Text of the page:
How to Get Help at School
When a child has learning problems, often the first step is an Individualized Educational Program. Here’s what you need to know. By Mary Martin Mason
An Individualized Educational Progam (IEP) is an agreement between parents and a school to pursue a course in which a child with disabilities receives individualized, specialized instruction. As a legal document, the IEP outlines a sequenced program designed to meet a child’s needs.
Shelley White, parent advocate and trainer, advises parents to approach the IEP process assuming the school district has the best intentions—unless actions prove otherwise. “Request everything in writing,” advises White. “Document everything, and make copies of what you receive. If, for instance, you ask for an assessment of your child and the school refuses, ask them to put the denial in writing. Following a meeting, write a letter that recaps it. If you don’t hear otherwise, assume everyone is in agreement.”
1. A child is identified by parents or school professional for referral or request for evaluation. Parental “informed consent” is needed before the child can be evaluated, and it must be given within 30 school days of the referral or request.
2. Results of evaluations are measured to determine the child’s eligibility for special services from the district.
3. Qualified professionals and parents decide if an IEP is appropriate. If so, the parents and the team formulate an IEP.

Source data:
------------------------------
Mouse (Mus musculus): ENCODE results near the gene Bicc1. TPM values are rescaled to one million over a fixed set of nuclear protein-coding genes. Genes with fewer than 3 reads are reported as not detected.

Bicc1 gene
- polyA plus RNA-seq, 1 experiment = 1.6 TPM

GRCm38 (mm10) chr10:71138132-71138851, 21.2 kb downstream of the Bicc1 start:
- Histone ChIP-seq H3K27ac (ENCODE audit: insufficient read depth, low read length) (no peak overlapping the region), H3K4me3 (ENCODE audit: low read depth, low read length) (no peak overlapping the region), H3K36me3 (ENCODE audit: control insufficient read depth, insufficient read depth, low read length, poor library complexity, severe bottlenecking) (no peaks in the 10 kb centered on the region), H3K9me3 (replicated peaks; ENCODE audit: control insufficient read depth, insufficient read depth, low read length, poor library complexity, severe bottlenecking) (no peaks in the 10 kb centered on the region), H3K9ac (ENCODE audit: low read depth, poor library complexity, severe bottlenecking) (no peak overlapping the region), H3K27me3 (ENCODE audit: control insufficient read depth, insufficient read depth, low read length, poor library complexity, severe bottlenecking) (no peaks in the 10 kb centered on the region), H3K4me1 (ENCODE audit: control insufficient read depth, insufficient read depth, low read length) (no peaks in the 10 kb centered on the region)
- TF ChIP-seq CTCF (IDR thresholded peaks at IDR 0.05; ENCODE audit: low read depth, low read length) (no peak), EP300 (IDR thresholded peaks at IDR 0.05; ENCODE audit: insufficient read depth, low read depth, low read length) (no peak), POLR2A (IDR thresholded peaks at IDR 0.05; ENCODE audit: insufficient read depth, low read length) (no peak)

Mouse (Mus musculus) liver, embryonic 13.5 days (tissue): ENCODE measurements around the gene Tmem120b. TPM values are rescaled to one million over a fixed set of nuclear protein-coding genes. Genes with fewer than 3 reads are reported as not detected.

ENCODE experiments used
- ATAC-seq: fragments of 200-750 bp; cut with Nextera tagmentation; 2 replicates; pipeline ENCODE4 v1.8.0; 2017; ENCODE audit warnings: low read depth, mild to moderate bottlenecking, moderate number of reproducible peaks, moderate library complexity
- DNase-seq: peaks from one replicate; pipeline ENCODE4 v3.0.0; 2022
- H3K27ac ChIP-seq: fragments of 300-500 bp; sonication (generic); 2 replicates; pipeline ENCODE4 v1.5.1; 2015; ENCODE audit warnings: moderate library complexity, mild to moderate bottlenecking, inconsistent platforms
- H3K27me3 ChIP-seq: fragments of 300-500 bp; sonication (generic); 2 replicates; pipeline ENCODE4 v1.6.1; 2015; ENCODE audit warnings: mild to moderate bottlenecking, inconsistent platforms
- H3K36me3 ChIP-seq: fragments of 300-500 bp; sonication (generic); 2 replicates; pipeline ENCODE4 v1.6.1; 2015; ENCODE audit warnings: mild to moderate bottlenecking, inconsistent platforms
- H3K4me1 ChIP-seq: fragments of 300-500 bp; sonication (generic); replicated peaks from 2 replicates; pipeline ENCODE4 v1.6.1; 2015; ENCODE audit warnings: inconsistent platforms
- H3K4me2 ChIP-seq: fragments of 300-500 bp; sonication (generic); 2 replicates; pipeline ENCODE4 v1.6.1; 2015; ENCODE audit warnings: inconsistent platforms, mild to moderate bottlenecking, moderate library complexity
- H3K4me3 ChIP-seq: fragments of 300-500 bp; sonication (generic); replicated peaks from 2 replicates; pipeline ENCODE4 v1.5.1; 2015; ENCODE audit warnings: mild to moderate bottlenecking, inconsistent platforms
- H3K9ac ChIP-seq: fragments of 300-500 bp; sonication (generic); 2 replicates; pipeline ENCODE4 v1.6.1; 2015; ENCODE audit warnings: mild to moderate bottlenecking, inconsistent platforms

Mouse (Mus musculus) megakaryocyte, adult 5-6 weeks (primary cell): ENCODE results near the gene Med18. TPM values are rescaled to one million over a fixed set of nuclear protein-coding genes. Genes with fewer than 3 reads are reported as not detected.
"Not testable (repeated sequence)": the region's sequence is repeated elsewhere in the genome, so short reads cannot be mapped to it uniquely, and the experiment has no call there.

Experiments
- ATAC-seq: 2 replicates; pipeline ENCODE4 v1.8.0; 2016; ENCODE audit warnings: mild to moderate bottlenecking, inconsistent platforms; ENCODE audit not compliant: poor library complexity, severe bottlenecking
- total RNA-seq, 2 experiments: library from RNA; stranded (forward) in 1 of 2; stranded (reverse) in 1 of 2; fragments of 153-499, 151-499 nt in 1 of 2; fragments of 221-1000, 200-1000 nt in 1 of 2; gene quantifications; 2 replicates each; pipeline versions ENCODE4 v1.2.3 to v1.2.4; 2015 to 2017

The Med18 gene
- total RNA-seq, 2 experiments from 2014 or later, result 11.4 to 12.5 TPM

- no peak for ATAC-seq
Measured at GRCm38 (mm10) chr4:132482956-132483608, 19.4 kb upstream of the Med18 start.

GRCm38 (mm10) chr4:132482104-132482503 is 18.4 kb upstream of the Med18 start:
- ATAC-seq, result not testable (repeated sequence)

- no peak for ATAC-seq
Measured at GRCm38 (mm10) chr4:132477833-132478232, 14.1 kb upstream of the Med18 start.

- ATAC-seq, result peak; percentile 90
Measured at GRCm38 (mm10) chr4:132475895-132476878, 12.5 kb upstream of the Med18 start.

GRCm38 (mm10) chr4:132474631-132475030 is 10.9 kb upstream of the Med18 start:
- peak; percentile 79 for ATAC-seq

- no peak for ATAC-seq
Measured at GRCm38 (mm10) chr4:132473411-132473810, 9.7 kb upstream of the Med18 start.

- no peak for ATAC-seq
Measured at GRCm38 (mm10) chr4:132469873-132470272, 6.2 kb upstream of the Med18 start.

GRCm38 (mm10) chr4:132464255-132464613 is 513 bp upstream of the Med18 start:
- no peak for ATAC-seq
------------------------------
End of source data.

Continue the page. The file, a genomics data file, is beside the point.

4. Once parental consent is given, the child receives services. Progress is measured regularly and reported to parents.
5. The IEP must be reviewed annually at the very least. After a meeting, IEP goals and strategies may be altered with full consent and knowledge of the parents.
6. Parents disagreeing with an IEP program and/or placement may request additional testing, an independent evaluation, medication, or a due process hearing. They may also file a complaint with the state education agency.
Before You Set Out
1. Get a written diagnosis from your child’s physician and/or therapist. Have them suggest classroom strategies that can be customized to your child’s style of learning.
2. Once you have a diagnosis, become a walking encyclopedia. Attend workshops, check out Web sites, read books, join support organizations.
3. Observe your child at home, tracking strengths and needs, stress points, nightmares and dreams, self perceptions. Observe your child at school, too. 4. Either request an IEP meeting or, if the school contacts you, ask that the school psychologist and director of special education be present.
5. Make a file and keep records of all paperwork and correspondence.
At the IEP Meeting
1. Bring a highlighter. Each time you hear the word “need,” highlight the areas that are being assessed.
2. Show your child’s teachers the child you know. If she’s at her prime in the morning, for example, suggest that her most difficult subject be scheduled early in the day.
3. Make sure you understand your child’s test results, including how she compares to peers. Don’t be afraid to ask for explanations. If necessary, speak to the school psychologist in private for an interpretation.
4. If the IEP educational team presents information that surprises you or differs from your knowledge, discuss it.
5. If the school proposes an intervention, you will be asked to sign the IEP. Although you can later revise it, be sure you understand what you are signing.
After the Meeting
1. Review the needs you highlighted during the meeting. See if you agree with them and the course to improve each.
2. If you disagree with a need, request in writing that an independent evaluation be done at the district’s expense.
3. Make sure that the IEP is being followed, using the interventions suggested at the IEP meeting. Schedule periodic teacher conferences to keep updated on your child’s progress.
Mary Martin Mason is the Adoption Information Clearinghouse Coordinator for The Minnesota Adoption Resource Network.
Copyright © 2002 Adoptive Families magazine. Reproduction in whole or in part without permission is prohibited.
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